The player, either standing or seated, holds the instrument vertically in front of himself or herself with both hands, left hand on the upper body joint and the right hand on the lower one. An adjustable peg at the bottom of the instrument allows it rest on the floor and carries most of the instrument’s substantial weight when played by a seated performer; a neck strap can also be incorporated, especially when the instrument is played while standing/marching. The tip of the mouthpiece is inserted into the mouth and pressed upon snugly between the lips using the embouchure muscles. The player’s left hand thumb and all the fingers on both hands are used to operate the keys found on the instrument; the right hand thumb, situated on the back side just below a thumb rest, helps steady the instrument and absorb some of its weight. The instrument functions acoustically as a closed tube, meaning that its fundamental sounds an octave below that of an open tube of comparable length, and that it overblows at every other overtone (stating at a 12th above the fundamental) rather than at every overtone (starting at the octave). With all the finger holes covered the lowest sounding pitch on this B-flat instrument is D-flat2; its highest possible pitch depends on the performer, but C6 would be attainable by professionals. Its compass is therefore just under four octaves, and over this range it is fully chromatic. At least four tone-quality registers are acknowledged within the range or compass of the bass clarinet: chalumeau (D-flat2 to G3); throat (A-flat3 to B-flat3); clarinet, clarion, or clarino (A-flat3 to C5); and extreme (D-flat5 to C6). Of these, the chalumeau register is favored in large part because it can be seen as a lower extension of the range of the soprano-register clarinet. Since the latter part of the 20th century, composers and performers have experimented with new techniques for the bass clarinet, most importantly the production of multiphonics. For a video illustrating the player-instrument interface for this instrument, view the Philharmonia Orchestra website chapter on the bass clarinet.


Adolphe Sax designed bass clarinets in the 1830s and 1840s that can be considered precursors of the modern instrument. His instruments had acoustically well-paced tone holes covered by numerous keys, an important improvement over earlier designs with direct fingering systems that required the covering of fingerholes that were invariably too widely spaced for the anatomy of the human hand. In the 1850s, makers such as Buffet applied the rod-axel mechanism being used for other woodwind instruments of the time to the bass clarinet’s key-work system. The placement and sizing of tone holes and the key-work of this design were informed by the slightly earlier innovations in flute design by Theobald Boehm (see flute). Even though Buffet did not copy Boehm’s flute system, Boehm’s name became attached to Buffet’s clarinet designs, which have ever since been called ‘Boehm system clarinets.’ This resulted in an instrument that for all intents and purposes is like the bass clarinet pictured on this page.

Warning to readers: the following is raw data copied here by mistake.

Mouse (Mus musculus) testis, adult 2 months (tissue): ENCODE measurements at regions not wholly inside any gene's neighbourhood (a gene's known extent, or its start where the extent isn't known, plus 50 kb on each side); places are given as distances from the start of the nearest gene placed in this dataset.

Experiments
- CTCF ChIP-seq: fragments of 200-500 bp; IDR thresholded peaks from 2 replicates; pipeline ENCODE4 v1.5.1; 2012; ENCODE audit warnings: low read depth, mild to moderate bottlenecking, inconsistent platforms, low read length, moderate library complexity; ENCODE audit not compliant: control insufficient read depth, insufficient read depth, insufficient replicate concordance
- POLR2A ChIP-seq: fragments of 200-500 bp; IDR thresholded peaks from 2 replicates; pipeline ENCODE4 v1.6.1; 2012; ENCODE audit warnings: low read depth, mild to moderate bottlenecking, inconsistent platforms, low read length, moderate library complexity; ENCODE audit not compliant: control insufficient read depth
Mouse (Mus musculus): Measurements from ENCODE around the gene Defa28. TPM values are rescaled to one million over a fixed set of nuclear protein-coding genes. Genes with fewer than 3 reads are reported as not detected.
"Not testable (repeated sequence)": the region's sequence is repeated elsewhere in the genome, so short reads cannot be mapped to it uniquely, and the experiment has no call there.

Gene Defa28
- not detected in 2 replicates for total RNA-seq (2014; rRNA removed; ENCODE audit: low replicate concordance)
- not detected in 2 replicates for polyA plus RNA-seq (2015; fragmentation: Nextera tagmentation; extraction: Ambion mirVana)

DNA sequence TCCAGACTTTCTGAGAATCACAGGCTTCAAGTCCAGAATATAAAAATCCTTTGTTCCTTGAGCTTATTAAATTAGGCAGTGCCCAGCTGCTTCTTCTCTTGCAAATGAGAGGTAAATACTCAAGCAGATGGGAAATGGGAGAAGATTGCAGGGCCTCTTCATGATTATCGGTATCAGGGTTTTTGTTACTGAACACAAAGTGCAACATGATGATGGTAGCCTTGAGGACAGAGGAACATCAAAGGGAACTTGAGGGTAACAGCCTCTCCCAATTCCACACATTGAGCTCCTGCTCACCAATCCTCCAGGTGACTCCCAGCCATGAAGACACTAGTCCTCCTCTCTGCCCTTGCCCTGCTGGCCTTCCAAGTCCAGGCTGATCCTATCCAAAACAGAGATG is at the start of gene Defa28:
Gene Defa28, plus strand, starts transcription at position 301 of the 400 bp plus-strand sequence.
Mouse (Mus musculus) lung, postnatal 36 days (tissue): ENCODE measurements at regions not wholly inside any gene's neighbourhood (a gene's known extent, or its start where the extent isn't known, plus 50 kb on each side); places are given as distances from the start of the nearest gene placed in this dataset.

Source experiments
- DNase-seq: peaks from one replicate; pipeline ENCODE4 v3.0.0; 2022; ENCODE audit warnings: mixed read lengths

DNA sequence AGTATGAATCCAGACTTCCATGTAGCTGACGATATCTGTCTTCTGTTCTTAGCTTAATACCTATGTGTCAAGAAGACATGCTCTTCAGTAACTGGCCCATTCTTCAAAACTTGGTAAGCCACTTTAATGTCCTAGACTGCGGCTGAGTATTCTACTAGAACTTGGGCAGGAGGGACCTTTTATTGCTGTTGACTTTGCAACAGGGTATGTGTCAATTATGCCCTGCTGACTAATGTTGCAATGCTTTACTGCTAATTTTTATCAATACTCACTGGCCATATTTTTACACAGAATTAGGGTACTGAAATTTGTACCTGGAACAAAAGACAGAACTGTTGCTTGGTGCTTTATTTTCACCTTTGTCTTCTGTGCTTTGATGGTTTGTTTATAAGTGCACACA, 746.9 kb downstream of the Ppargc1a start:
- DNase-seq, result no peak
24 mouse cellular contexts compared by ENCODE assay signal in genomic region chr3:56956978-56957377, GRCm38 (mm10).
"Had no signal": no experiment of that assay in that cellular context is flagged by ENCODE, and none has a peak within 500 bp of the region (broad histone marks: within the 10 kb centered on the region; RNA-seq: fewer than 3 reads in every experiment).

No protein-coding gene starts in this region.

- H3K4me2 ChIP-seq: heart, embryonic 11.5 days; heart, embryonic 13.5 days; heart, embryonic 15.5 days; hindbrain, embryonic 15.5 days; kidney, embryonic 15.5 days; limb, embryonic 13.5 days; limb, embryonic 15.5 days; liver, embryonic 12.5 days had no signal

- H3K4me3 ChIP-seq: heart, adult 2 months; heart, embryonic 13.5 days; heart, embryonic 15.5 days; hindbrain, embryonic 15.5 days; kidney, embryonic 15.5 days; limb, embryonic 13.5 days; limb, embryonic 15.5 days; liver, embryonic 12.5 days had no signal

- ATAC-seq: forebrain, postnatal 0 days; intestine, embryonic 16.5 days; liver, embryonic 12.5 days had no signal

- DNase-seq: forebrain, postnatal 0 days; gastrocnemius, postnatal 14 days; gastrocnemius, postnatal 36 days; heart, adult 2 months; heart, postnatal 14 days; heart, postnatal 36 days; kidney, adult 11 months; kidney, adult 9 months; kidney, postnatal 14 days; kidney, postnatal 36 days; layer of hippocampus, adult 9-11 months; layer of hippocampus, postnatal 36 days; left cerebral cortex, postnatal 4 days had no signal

Bibliographic Citations

Campbell, Murray, Clive Greated, and Arnold Meyers. 2004. Musical Instruments: History, Technology, and Performance of Instruments of Western Music. Oxford: Oxford University Press.

Hoeprich, Eric. 2008. The Clarinet. New Haven: Yale University Press.

“Instruments.”  Philharmonia Orchestra website, accessed September 14, 2015:

Shackleton, Nicholas. 1984a. “Bass clarinet.” NGDMI v.1: 169-171.

________. 1984b. “Clarinet.” NGDMI v.1: 389-403.


Instrument Information


Continent: Europe

Formation: European

Classification (Sachs-Von Hornbostel revised by MIMO)

422.211.2 aerophone--single cylindrical-bore reedpipe with single reed: the pipe has a [single] reed consisting of a lamella which periodically opens and closes an aperture, controlling the flow of air; with fingerholes

Design and Playing Features

Category: aerophone

Air cavity design: tubular - cylindrical with flaring open distal end

Source and direction of airstream: player exhalation through mouth into air cavity; unidirectional

Energy transducer that activates sound: exposed percussion (single) reed

Means of modifying shape and dimensions of standing wave in air cavity: opening fingerholes to reduce space or shorten length of standing wave in air cavity

Overblowing utilization: overblowing at every other partial

Pitch production: multiple pitches - changing length of standing wave within cavity with fingerholes and by selecting partials through overblowing


37.4 in. length

Primary Materials

reed - cane




Prestige 400

Entry Author

Roger Vetter